The Rev. Timothy S. Healy, S.J., the current Georgetown president, is more candid. "There is something about Washington, D.C. that has always reminded me of a cuckoo's nest," he says. "The local people make the nest. The cuckoos—the federal people and all their hangers-on—move into the nest. They fly in and out, but their main interests are elsewhere. They don't really care a lot about what they do in, or to, the nest. I think Georgetown has been, to an extent, one of the cuckoos. After the 1968 riots it became obvious that the university's position wasn't very smart or defensible—socially, intellectually, morally or empirically. We began making some changes, some statements to the local community that we were going to try to be at least more responsible and useful. I think it's fair to say that hiring John Thompson was one of those statements."
And no one said, "O.K., let's get us a big black coach to show we aren't segregationists, and maybe he'll bring in some big black players and we can win a few games"?
"We don't get things sorted out that well around here," Father Healy says cheerfully. "I think it's taking too much credit to claim that what happened came about because of a farsighted policy. What I think happened is that an intelligent black man, with a clear idea of what he wanted, has weaved in and out between a lot of confused honkies and has accomplished things that have benefited both parties."
"When I was hired," says Thompson, "I had a talk with the president [then the Rev. Robert Henle, S.J.]. All that Father Henle said about basketball was that he hoped I could take a team to the NIT every now and then. I thought to myself that I'd eat my hat if I couldn't do better than that. But I didn't say anything except 'Yes, sir, I'll try,' because you don't want to set yourself up."
Thompson was given no directives—racially, that is—on the kind of players he should recruit. However, certain changes had occurred shortly before he arrived that gave him more latitude in this area than previous coaches had had. Traditionally, Georgetown has favored students with high college-board scores from largely white secondary schools. As part of the anti-cuckoo campaign of which Father Healy spoke, some academic requirements were lowered for black students, particularly those from the District of Columbia. The university went after black students who would benefit from a Georgetown education and who in turn would benefit the school by making it more representative of the Washington community as a whole. Tutoring programs were set up to help some of these students adjust. Now there are about 400 black undergraduates at Georgetown.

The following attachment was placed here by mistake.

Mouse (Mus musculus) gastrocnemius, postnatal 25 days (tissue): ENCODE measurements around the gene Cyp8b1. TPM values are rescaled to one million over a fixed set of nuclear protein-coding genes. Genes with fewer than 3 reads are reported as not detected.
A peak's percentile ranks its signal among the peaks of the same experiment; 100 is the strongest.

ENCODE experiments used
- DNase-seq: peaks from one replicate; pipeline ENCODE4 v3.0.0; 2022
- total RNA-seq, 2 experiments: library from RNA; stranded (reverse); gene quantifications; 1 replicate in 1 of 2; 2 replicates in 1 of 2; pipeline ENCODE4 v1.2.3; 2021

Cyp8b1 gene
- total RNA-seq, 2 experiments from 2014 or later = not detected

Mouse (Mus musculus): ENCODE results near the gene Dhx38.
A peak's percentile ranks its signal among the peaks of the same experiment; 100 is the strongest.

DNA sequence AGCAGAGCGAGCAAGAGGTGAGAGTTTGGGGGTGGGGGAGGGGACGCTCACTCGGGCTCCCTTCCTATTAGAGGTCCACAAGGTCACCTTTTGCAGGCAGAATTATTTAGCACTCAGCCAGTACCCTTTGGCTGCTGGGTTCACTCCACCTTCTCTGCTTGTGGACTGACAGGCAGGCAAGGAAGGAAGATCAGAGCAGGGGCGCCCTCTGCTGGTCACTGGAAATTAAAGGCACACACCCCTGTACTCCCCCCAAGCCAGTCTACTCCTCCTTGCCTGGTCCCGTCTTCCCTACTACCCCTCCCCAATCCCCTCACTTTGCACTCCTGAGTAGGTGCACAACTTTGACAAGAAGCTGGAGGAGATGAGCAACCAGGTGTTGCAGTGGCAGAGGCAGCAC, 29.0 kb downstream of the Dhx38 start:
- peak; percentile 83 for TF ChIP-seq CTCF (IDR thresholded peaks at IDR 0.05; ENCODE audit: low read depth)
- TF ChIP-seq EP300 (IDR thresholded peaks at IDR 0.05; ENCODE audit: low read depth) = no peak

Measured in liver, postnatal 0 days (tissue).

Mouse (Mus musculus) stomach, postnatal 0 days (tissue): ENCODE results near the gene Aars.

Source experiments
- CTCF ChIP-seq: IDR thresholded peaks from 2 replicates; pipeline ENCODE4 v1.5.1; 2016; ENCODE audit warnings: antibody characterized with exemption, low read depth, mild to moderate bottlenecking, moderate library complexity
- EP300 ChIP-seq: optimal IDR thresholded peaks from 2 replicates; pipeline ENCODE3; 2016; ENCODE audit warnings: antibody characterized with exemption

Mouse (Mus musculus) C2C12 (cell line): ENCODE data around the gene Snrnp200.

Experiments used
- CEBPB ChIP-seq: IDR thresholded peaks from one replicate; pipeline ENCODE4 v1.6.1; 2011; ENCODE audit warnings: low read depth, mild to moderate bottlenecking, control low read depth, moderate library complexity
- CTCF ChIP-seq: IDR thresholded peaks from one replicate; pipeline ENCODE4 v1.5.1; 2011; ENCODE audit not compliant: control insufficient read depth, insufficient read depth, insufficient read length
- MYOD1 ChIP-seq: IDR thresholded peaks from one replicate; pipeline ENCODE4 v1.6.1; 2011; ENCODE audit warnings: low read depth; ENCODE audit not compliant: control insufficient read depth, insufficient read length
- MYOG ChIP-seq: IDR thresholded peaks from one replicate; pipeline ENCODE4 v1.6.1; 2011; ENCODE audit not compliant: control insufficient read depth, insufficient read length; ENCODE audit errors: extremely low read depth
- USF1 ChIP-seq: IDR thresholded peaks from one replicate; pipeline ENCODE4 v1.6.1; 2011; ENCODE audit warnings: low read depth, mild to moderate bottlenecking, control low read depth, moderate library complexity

As far as basketball is concerned, if Thompson recommends someone, he is accepted. "We, of course, look over the records," says Deacon, "and they, of course, have to meet at least our minimum standards. If there is any problem, we talk it over, but this seldom happens. It is John's responsibility to find young men who have a good chance of making it here academically. So far, he has done beautifully."
When Thompson took over the coaching job, it was spring and he didn't have time to do much recruiting. He did bring with him three players from his St. Anthony's team, as well as two other local players, all black. A few weeks into the 1973 season these five black freshmen were starting for Georgetown.
"I didn't think much about it, but the kids did," says Thompson. "They knew what Georgetown had been; everybody in the District did. Mostly, they were worried that I was going to get in trouble. I told them I didn't want to hear any more about that. If they won, people who cared about Georgetown were going to say great. Those who had something else to say had problems, and we didn't have time to worry about them."
The five freshmen did win, at least more than had been the custom, the team ending up 12-14, Thompson's only losing season. But the Georgetown tradition being what it had been, there was some mumbling about the change in complexion of the basketball team.
"I knew there was some of that going on, but for some reason hardly anybody ever comes up to me and talks directly about those matters," says Thompson blandly, and then lets out a characteristic rumbling laugh that seems to roll through his entire massive body. "There was one time the first year when a white lady phoned. She obviously didn't know anything about me, but she was very hot. The day before, there had been a photo in the paper of a couple of my big kids standing on each side of a little white kid. They looked like they were going to mash him. The lady said her father, maybe her brothers, had gone to Georgetown, and if I was the coach I ought to stop what was happening there—abnormal niggers bullying white students. I told her things were worse than she thought and that I was going to send her two tickets to our next game so she could come see for herself, that what she would see would make her blood run cold. I was very sorry that lady couldn't use those tickets. They were for seats right behind where I sit on the bench. I wanted her to get a look at the most abnormal nigger of them all."